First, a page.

US Backs Philippines Against China’s ‘Provocative Actions’ in Disputed Seas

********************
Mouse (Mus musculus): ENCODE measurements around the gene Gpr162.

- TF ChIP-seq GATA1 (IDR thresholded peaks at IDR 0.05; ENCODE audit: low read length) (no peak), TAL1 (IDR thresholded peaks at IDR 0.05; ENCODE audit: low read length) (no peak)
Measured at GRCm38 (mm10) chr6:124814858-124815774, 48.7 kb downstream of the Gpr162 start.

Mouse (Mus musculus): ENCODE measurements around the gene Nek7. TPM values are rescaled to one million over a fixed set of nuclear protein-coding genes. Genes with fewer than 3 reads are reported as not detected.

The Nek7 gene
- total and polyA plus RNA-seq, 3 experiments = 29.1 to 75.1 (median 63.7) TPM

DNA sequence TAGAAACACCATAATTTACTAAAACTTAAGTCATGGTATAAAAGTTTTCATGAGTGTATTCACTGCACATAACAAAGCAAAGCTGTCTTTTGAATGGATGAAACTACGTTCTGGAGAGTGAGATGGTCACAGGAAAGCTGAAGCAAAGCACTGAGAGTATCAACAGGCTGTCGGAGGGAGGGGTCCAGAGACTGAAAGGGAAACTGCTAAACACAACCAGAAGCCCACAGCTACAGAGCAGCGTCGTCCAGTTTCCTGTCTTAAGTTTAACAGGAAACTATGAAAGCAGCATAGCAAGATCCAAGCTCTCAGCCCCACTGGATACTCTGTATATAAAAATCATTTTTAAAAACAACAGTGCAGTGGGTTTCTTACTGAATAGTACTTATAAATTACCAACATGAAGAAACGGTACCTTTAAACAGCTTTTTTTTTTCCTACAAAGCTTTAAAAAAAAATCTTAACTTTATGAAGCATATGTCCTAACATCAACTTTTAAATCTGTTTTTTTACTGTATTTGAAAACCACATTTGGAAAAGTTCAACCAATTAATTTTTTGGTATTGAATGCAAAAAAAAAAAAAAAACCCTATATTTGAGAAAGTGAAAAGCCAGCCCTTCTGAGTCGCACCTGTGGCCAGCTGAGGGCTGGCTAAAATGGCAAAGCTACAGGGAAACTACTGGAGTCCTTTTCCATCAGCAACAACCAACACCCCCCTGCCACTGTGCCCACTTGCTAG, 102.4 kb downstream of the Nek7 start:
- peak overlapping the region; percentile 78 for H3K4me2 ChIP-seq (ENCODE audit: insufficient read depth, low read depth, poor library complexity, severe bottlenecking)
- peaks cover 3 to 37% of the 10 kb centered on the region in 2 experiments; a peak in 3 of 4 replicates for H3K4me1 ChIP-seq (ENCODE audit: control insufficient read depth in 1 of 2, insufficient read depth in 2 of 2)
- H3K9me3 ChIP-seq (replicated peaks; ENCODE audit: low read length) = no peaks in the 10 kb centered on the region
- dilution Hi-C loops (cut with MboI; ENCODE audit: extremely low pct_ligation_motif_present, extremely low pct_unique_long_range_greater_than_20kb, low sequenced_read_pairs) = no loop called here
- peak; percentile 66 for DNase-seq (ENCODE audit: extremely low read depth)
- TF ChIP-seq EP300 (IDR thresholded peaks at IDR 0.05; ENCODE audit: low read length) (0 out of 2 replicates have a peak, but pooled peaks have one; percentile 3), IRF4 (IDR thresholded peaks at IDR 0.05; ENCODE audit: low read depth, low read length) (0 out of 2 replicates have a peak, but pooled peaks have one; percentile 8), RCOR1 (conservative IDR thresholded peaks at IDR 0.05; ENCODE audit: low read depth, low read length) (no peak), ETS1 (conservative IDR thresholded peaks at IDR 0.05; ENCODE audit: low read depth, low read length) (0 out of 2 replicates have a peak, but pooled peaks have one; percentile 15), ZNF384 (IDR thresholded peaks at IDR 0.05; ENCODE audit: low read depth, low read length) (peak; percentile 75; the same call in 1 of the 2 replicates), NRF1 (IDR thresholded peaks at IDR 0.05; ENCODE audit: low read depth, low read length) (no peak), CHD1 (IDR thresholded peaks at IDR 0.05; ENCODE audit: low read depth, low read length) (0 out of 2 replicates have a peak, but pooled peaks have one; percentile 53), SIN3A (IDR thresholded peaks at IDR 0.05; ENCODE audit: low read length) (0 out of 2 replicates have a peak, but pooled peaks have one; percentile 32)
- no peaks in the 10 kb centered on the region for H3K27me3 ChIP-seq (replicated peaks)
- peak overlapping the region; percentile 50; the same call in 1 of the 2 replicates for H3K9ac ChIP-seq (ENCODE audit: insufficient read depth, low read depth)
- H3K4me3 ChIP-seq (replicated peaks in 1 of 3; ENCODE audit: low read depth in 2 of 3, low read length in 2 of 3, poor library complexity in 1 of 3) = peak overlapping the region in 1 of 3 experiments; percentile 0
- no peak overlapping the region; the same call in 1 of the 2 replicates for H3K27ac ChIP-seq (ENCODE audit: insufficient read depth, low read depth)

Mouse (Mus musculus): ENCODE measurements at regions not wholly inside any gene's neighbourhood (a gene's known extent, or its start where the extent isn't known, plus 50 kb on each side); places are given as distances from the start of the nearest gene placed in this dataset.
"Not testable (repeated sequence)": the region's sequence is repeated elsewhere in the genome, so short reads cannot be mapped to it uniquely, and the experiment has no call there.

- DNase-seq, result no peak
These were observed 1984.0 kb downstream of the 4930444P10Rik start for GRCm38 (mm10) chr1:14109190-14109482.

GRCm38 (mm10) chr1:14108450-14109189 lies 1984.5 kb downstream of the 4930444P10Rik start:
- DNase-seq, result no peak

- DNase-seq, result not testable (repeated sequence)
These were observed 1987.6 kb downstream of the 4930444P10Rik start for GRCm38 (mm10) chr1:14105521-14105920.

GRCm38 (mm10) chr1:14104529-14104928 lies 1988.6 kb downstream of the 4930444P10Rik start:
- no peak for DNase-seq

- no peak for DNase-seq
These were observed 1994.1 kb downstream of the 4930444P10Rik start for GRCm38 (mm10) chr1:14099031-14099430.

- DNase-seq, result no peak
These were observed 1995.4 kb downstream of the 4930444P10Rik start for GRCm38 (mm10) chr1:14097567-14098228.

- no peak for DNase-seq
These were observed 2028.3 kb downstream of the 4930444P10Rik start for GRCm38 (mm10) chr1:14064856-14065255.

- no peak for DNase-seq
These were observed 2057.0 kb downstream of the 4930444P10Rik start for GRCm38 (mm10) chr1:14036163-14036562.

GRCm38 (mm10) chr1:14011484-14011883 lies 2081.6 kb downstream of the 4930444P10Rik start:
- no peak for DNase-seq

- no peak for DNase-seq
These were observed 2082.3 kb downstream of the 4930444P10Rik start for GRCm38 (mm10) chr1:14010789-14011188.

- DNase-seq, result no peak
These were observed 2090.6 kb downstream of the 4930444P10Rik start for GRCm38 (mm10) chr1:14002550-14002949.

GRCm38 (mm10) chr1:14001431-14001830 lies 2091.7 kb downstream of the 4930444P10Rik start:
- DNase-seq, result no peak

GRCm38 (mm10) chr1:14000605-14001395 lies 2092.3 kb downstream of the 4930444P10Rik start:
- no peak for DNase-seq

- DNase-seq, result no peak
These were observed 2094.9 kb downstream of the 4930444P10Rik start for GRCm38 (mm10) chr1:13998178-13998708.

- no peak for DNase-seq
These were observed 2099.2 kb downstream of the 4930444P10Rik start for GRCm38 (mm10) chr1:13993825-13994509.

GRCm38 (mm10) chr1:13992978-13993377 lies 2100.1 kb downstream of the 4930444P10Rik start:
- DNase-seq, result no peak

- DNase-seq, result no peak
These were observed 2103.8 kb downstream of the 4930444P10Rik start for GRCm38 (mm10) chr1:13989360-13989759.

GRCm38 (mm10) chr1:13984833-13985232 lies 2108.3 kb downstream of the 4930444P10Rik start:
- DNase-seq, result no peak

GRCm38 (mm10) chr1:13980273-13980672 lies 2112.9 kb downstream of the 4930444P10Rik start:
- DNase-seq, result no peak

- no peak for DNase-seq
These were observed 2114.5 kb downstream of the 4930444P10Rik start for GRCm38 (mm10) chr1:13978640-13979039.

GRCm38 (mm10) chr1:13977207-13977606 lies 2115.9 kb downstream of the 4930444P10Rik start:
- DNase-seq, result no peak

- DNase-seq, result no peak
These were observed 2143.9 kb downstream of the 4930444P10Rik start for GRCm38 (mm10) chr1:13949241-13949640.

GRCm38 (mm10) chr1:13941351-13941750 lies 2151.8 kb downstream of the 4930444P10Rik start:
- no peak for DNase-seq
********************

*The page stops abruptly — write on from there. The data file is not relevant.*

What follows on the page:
The United States reaffirmed its backing of the Philippines after Manila lodged a diplomatic protest against Beijing over the illegal presence of over 100 Chinese vessels around its territorial zone in Whitsun Reef.“The United States supports the Philippines in calling on the PRC [People’s Republic of China] to end its provocative actions and to respect international law in the South China Sea,” the U.S. State Department said in a statement on Friday. It said that Washington shares the Philippines’ concerns regarding China’s “provocative actions” in the South China Sea and its massing vessels near Whitsun Reef, which Manila refers to as Julian Felipe Reef. “These actions are part of a broader trend of PRC provocations against South China Sea claimants and other states lawfully operating in the region,” the State Department said. Washington’s remarks came after Manila lodged a diplomatic protest against China on June 9 over the “illegal” presence of over 100 Chinese vessels “in and around” Julian Felipe Reef in April. The Chinese vessels were spotted in the reef less than a year after the Philippines government protested the illegal presence of 200 Chinese vessels in the same area in March 2021, the U.S. Department said. “The lingering unauthorized presence of Chinese fishing and maritime vessels is not only illegal, but is also a source of instability in the region,” it said in a statement. Under incumbent President Rodrigo Duterte’s administration, the Philippines have lodged over 300 protests against China’s illegal activities in the South China Sea, which it refers to as the West Philippine Sea. The Philippines is a U.S. treaty ally under the 1951 Mutual Defense Treaty, but relations have strained under Duterte, who has sought closer ties with China since taking office in 2016. On June 9, Deputy Secretary of State Wendy R. Sherman met with Philippine President-elect Ferdinand Marcos Jr. to discuss the U.S.-Philippine relations, people-to-people ties, economic relations, and commitments to preserve a free and open Indo-Pacific. Beijing claims much of the South China Sea as its own under its so-called “nine-dash line.” The Hague Tribunal ruled in favor of the Philippines in 2016, but China refused to abide by the decision. Duterte’s successor, Marcos, has vowed to uphold the Hague Tribunal’s 2016 ruling and said that his new administration would talk to China “with a firm voice” regarding territorial issues. “We will not allow a single square, and maybe make it even more smaller, single square millimeter of our maritime coastal and up to 200 kilometers rights to be trampled upon,” he said on May 26, according to the Philippine News Agency. But Marcos stated that a confrontation with China is “the last thing we need right now.” The son and namesake of the former Filipino dictator is set to take office on June 30. Follow Aldgra Fredly is a freelance writer based in Malaysia, covering Asia Pacific news for The Epoch Times.